Edit: This case has been decided and you can read our coverage of the most recent ruling here.
Soon the Supreme Court of the United States will visit the Lautenburg amendment and it’s constitutionality. The Supreme Court has received many challenges to this amendment and has, until now, turned them all down. The case that brought the attention to the nine justices was originally State v. Castleman in Tennessee. The defendant was convicted in 2001 of an Assault in the 4th Degree (misdemeanor domestic assault) by means of a plea deal. In 2009 the same defendant was charged with unlawful possession of a firearm based on the previous conviction for domestic violence.
At face value, it seems to be wise to ban violent batterers from possessing firearms. Why would we want violent people that harm their loved ones to own a weapon capable of delivering much more damage than a fist or foot? Of course it is to protect the victims from death or great bodily injury. This law makes perfect sense and the intention was made in good faith to protect people in dangerous situations. The only issue with this is the definition of Domestic Violence, specifically the definition of Assault in the 4th degree (a gross misdemeanor). Here in Washington the burden for Domestic Violence Assault in the 4th Degree is much lower and is rooted in common-law definition of battery, which is “satisfied by even the slightest offensive touching” between people living under the same roof. This means that throwing a glass of water on a roommate during an argument, or placing an unwanted hand on a shoulder could potentially qualify as “battery” by this standard and therefore preventing you from owning or possessing a firearm for life.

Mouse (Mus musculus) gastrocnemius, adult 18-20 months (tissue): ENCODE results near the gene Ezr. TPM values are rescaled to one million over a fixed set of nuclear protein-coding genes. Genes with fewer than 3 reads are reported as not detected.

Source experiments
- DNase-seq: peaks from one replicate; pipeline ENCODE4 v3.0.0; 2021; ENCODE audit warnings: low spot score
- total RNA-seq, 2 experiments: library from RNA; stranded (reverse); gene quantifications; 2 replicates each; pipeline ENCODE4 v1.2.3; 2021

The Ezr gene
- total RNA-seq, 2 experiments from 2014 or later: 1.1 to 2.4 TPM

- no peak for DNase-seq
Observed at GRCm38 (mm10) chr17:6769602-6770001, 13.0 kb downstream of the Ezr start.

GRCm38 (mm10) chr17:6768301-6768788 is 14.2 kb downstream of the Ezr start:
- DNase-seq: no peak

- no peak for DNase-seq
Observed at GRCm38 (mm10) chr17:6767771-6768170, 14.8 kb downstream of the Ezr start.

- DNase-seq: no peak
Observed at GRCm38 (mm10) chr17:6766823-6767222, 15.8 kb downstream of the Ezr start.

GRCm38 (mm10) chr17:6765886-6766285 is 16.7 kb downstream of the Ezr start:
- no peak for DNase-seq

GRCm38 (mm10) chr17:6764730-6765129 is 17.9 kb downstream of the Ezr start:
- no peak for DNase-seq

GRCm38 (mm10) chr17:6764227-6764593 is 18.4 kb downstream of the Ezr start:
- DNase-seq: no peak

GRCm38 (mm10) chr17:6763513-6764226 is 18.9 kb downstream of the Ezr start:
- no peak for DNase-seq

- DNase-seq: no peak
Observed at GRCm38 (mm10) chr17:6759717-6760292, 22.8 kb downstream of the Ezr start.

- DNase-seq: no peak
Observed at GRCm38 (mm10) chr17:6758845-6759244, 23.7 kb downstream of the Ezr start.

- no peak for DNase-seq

This law excluding persons charged with simple domestic “assault” from owning firearms dates back to 1996. The Domestic Violence Offender Gun Ban was an amendment to the Omnibus Consolidated Appropriations Act of 1997. This is more commonly referred to as the “Lautenberg Amendment” as it was sponsored by Senator Frank Lautenberg (D-NJ). The interesting caveat to this amendment is it’s retroactive application. While not officially ex-post facto as ex-post facto laws are unconstitutional, it does specifically state that any person that has ever been convicted of a domestic violence crime can never own a firearm by federal standards, this applies to persons convicted of the crime in question prior to 1996. Soon the Supreme court will make a determination on this issue and it will be settled for some time before being challenged again, so is the law.